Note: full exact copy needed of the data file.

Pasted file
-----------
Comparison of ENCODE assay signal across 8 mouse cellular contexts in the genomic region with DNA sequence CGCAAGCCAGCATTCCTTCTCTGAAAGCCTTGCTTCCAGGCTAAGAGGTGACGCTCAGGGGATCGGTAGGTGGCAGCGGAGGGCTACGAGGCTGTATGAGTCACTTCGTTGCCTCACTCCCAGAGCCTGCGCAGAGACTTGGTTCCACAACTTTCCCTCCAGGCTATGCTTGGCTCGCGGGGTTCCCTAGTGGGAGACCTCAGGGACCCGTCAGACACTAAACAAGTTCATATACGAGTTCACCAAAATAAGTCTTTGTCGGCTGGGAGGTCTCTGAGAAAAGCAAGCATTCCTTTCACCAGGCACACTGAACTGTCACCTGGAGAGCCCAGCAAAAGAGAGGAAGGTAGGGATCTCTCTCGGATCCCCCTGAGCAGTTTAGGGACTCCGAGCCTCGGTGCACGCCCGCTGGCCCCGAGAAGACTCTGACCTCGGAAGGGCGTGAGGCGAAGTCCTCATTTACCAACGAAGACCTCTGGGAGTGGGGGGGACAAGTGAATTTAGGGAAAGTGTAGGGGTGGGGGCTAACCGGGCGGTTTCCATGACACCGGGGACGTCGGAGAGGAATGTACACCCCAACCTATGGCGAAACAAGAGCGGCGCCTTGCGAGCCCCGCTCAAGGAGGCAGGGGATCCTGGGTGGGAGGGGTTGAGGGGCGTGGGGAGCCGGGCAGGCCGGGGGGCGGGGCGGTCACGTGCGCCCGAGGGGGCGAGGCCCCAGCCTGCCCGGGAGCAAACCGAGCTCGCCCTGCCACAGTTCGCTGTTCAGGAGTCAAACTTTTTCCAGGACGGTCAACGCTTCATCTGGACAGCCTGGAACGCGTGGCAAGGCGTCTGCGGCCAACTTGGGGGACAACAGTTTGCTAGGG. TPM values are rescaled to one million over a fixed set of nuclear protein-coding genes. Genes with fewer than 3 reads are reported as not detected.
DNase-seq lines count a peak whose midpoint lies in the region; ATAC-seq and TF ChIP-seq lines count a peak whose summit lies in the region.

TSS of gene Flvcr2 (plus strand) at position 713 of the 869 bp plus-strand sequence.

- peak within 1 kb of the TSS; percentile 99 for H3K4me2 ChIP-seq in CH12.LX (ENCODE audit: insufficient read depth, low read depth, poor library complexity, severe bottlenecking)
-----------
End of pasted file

Comparison of ENCODE assay signal across 8 mouse cellular contexts in the genomic region with DNA sequence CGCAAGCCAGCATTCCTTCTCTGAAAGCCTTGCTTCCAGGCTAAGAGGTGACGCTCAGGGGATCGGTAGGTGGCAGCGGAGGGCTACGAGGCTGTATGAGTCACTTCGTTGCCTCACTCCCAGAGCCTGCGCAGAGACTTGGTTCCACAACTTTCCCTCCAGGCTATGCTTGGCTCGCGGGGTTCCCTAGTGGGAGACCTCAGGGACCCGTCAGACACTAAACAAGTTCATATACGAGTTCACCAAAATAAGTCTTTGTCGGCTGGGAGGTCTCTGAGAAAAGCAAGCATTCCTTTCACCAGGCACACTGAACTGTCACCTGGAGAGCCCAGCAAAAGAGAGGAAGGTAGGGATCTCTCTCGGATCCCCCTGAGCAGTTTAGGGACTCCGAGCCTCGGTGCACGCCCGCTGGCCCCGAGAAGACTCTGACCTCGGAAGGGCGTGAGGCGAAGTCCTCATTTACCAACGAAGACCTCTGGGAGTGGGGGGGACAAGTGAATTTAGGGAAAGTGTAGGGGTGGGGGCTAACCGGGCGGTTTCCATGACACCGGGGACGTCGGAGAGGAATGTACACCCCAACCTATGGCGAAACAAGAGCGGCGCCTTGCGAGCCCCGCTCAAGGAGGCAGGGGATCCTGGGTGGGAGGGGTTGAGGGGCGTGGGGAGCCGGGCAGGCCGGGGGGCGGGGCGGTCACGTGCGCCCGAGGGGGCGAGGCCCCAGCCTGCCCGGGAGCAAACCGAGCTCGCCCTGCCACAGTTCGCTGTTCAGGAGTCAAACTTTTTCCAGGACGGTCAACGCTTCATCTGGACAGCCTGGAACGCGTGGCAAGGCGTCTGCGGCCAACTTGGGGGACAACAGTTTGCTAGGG. TPM values are rescaled to one million over a fixed set of nuclear protein-coding genes. Genes with fewer than 3 reads are reported as not detected.
DNase-seq lines count a peak whose midpoint lies in the region; ATAC-seq and TF ChIP-seq lines count a peak whose summit lies in the region.

TSS of gene Flvcr2 (plus strand) at position 713 of the 869 bp plus-strand sequence.

- peak within 1 kb of the TSS; percentile 99 for H3K4me2 ChIP-seq in CH12.LX (ENCODE audit: insufficient read depth, low read depth, poor library complexity, severe bottlenecking)